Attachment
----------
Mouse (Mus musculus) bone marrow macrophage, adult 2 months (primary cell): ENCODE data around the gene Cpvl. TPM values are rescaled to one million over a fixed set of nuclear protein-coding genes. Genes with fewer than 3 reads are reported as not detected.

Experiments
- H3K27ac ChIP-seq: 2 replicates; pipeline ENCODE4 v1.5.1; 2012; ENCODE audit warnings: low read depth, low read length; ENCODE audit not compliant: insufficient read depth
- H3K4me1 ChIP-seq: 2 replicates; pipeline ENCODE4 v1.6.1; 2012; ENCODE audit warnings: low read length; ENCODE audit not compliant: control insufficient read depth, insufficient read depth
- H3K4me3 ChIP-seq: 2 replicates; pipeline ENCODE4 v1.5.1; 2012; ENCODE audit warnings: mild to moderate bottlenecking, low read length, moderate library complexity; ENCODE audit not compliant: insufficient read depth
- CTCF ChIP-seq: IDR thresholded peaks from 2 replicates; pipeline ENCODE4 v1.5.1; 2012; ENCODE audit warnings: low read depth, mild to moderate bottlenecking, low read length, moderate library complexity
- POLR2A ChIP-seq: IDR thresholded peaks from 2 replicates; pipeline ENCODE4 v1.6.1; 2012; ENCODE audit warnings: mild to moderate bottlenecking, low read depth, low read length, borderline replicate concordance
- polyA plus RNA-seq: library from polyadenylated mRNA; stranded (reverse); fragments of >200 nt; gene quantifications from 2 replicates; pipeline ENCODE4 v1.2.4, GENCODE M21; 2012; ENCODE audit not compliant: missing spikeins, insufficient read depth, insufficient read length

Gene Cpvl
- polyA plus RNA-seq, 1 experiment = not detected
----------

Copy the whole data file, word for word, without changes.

Mouse (Mus musculus) bone marrow macrophage, adult 2 months (primary cell): ENCODE data around the gene Cpvl. TPM values are rescaled to one million over a fixed set of nuclear protein-coding genes. Genes with fewer than 3 reads are reported as not detected.

Experiments
- H3K27ac ChIP-seq: 2 replicates; pipeline ENCODE4 v1.5.1; 2012; ENCODE audit warnings: low read depth, low read length; ENCODE audit not compliant: insufficient read depth
- H3K4me1 ChIP-seq: 2 replicates; pipeline ENCODE4 v1.6.1; 2012; ENCODE audit warnings: low read length; ENCODE audit not compliant: control insufficient read depth, insufficient read depth
- H3K4me3 ChIP-seq: 2 replicates; pipeline ENCODE4 v1.5.1; 2012; ENCODE audit warnings: mild to moderate bottlenecking, low read length, moderate library complexity; ENCODE audit not compliant: insufficient read depth
- CTCF ChIP-seq: IDR thresholded peaks from 2 replicates; pipeline ENCODE4 v1.5.1; 2012; ENCODE audit warnings: low read depth, mild to moderate bottlenecking, low read length, moderate library complexity
- POLR2A ChIP-seq: IDR thresholded peaks from 2 replicates; pipeline ENCODE4 v1.6.1; 2012; ENCODE audit warnings: mild to moderate bottlenecking, low read depth, low read length, borderline replicate concordance
- polyA plus RNA-seq: library from polyadenylated mRNA; stranded (reverse); fragments of >200 nt; gene quantifications from 2 replicates; pipeline ENCODE4 v1.2.4, GENCODE M21; 2012; ENCODE audit not compliant: missing spikeins, insufficient read depth, insufficient read length

Gene Cpvl
- polyA plus RNA-seq, 1 experiment = not detected